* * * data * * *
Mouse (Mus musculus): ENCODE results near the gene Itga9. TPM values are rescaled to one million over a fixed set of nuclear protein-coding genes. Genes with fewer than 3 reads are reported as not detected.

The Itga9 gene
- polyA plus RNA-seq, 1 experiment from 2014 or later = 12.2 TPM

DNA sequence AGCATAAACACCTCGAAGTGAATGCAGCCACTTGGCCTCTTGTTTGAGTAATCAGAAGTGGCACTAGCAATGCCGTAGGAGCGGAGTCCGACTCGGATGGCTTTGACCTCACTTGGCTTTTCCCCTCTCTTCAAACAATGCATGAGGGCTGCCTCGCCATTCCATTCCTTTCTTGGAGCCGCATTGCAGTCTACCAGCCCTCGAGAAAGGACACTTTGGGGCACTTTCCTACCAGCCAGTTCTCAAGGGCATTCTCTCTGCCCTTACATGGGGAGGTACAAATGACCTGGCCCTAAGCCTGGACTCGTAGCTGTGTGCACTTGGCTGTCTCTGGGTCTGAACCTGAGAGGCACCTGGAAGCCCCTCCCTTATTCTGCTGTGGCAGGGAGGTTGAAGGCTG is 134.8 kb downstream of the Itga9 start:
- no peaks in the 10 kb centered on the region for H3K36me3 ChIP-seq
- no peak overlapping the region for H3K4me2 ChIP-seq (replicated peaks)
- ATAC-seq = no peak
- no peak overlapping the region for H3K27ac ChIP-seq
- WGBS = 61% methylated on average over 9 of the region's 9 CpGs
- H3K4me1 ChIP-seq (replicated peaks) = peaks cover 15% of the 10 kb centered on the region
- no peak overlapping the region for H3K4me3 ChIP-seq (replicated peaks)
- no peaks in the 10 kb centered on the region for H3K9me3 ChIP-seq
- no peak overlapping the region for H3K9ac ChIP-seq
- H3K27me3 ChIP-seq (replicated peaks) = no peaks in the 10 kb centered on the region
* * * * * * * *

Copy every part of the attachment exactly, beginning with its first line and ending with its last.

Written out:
Mouse (Mus musculus): ENCODE results near the gene Itga9. TPM values are rescaled to one million over a fixed set of nuclear protein-coding genes. Genes with fewer than 3 reads are reported as not detected.

The Itga9 gene
- polyA plus RNA-seq, 1 experiment from 2014 or later = 12.2 TPM

DNA sequence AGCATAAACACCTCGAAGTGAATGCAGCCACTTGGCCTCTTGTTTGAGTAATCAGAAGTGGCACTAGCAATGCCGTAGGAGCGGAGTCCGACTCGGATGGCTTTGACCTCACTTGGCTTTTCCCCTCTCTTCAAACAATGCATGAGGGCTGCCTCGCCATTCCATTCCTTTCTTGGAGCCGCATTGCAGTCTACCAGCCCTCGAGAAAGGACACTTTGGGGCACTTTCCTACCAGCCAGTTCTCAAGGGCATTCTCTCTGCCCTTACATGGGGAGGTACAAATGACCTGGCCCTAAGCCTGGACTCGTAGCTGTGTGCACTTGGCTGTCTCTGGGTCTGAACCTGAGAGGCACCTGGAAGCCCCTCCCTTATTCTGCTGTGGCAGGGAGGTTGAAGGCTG is 134.8 kb downstream of the Itga9 start:
- no peaks in the 10 kb centered on the region for H3K36me3 ChIP-seq
- no peak overlapping the region for H3K4me2 ChIP-seq (replicated peaks)
- ATAC-seq = no peak
- no peak overlapping the region for H3K27ac ChIP-seq
- WGBS = 61% methylated on average over 9 of the region's 9 CpGs
- H3K4me1 ChIP-seq (replicated peaks) = peaks cover 15% of the 10 kb centered on the region
- no peak overlapping the region for H3K4me3 ChIP-seq (replicated peaks)
- no peaks in the 10 kb centered on the region for H3K9me3 ChIP-seq
- no peak overlapping the region for H3K9ac ChIP-seq
- H3K27me3 ChIP-seq (replicated peaks) = no peaks in the 10 kb centered on the region